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    How electric vehicles are accelerating the end of the oil age

    There is plenty of hand-wringing on display at the COP28 climate conference in Dubai about the slow pace of reducing the consumption of fossil fuels to fight climate change. But one positive that delegates can point to is the growing fleet of electric vehicles worldwide that is already making a surprisingly big dent in demand.
    A Ford Mustang Mach-e electric vehicle is seen plugged into a charging station in Bilbao, northern Spain on10 November 10 2023. Reuters/Vincent West/File Photo
    A Ford Mustang Mach-e electric vehicle is seen plugged into a charging station in Bilbao, northern Spain on10 November 10 2023. Reuters/Vincent West/File Photo

    Growing sales of electric vehicles in recent years have led forecasters to speed their projections for when global oil use will peak, as public subsidies and improved technology help consumers overcome the sometimes eye-popping sticker prices for battery-powered cars, according to industry experts.

    The Paris-based International Energy Agency (IEA), a grouping of 29 industrialised nations, expects world oil consumption to hit its zenith at the end of this decade at 103 million barrels per day, after making regular adjustments from its 2017 forecast of a nearly 105 million bpd peak in 2040.

    "The game-changer has been the policy support for the shift to electrification quite substantially reducing oil demand from transportation sector, which has been the key driver of global oil demand growth," said Apostolos Petropoulos, an energy modeler at the IEA.

    Oil giant BP has pushed forward its global peak oil demand projections, while the governments of both the United States and China - the world's two biggest oil users - have ratcheted back their domestic consumption forecasts.

    Transportation is responsible for about 60% of world oil demand, with the United States alone accounting for around 10%, according to the IEA. That share should fall, as the IEA expects EVs will have erased some five million barrels per day of world oil demand by 2030.

    Global EV sales now make up about 13% of all vehicle sales and are likely to rise to between 40%-45% of the market by the end of the decade, according to the IEA. That is thanks to a blend of increasingly stringent efficiency standards and subsidies introduced by various governments about the world since the 2015 Paris Agreement to hold global warming to within 1.5 degrees Celsius (2.7 degrees Fahrenheit) above pre-industrial temperatures.

    The latest subsidy measures include the U.S. Inflation Reduction Act's $7,500 tax credit for purchasing a new EV, passed last year and intended to help offset high sticker prices.

    While those numbers are big, the IEA has said EV sales would need to be even higher – on the order of 70% of the market by 2030 - to keep to the Paris Agreement target for limiting warming.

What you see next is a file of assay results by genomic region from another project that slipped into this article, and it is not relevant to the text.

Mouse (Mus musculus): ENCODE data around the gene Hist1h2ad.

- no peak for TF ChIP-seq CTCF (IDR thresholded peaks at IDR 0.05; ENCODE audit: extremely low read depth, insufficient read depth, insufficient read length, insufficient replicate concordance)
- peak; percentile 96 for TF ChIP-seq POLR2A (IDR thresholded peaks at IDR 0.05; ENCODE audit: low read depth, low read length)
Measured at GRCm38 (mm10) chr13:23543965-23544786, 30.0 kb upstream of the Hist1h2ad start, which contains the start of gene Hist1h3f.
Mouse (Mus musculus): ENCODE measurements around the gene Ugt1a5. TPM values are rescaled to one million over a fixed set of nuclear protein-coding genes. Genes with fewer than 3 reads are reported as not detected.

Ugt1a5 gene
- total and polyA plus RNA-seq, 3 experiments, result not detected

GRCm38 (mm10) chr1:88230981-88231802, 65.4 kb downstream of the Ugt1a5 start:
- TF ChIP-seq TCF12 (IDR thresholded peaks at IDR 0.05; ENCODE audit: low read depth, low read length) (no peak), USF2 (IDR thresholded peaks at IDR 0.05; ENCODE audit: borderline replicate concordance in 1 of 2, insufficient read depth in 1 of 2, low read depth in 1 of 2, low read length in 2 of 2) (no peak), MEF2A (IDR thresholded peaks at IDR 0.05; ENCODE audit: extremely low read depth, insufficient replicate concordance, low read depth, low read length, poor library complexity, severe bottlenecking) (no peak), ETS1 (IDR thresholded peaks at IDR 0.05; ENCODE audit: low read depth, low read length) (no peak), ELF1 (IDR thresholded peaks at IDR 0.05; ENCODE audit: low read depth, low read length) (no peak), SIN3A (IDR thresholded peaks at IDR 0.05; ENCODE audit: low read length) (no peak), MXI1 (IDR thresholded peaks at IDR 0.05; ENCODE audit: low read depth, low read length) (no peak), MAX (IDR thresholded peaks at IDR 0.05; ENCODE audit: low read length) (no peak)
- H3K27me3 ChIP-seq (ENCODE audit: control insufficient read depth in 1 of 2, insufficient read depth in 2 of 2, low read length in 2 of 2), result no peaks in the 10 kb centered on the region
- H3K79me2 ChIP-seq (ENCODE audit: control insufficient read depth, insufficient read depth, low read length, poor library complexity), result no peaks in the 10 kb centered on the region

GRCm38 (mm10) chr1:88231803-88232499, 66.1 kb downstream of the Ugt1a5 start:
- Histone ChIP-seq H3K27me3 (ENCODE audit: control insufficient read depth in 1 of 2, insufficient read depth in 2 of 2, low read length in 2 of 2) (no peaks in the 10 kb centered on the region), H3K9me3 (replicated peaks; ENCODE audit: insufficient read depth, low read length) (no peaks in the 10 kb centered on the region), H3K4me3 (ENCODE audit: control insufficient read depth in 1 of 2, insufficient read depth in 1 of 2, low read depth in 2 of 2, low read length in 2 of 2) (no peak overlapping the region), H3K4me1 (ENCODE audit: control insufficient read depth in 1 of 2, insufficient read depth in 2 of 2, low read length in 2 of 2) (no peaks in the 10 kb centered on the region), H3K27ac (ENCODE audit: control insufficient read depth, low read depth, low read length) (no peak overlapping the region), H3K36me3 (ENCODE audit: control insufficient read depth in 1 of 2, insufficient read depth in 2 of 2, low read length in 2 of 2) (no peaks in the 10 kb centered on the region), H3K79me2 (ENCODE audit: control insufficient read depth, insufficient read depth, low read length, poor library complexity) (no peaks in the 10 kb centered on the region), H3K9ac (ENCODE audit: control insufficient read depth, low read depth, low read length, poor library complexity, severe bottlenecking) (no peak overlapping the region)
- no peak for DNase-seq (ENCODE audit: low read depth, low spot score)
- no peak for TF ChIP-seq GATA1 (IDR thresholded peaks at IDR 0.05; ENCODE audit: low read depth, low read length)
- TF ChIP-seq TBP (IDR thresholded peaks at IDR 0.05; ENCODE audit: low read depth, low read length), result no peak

Whether sales can scale those heights is uncertain.

    EV makers including General Motors, Ford and Stellantis in recent weeks have delayed or scrapped plans to accelerate production amid rising labour costs and signs that higher interest rates are slowing growth in the United States.

    In the longer term, though, falling costs for EV batteries have some researchers feeling optimistic.

    Cheaper in China

    The rate of future EV adoption is going to depend heavily on EV pricing and the availability of charging stations, according to industry experts. China has the advantage on both counts.

    The average electric vehicle in China cost €31,165 ($33,964) in mid-2023, according to UK research firm Jato Dynamics. The cheapest EV in China was 8% less expensive than the cheapest gasoline-powered equivalent car, Jato found. That is thanks to massive government subsidies and easy availability of rare earths that are crucial in EV production.

    EVs have about a quarter of the market in China, and the country is expected to lead global growth.

    In the United States, by contrast, the average price for an EV is more than $53,000, according to automotive research company Kelley Blue Book, around $5,000 more than a gasoline-powered car.

    The United States also lags well behind China in total number of public charging stations. An industry-funded white paper released in October by the Electrification Institute noted that the United States has about 52,000 public charging stations, Europe about 400,000 and China about 1.2 million.

    Even so, EVs are expected to grow to up to 50% of new U.S. car registrations by 2030, according to the IEA, as drivers are drawn to the improving technology, falling prices and the prospect of sidestepping volatile prices at gas pumps.

    "Change on the political side could delay the transition," said the IEA's Petropoulos, referring to concerns among some EV makers that next year's U.S. election could usher in a new set of policies. "But ultimately the transition is happening now."

    Source: Reuters

    Reuters, the news and media division of Thomson Reuters, is the world's largest multimedia news provider, reaching billions of people worldwide every day.

    Go to: https://www.reuters.com/
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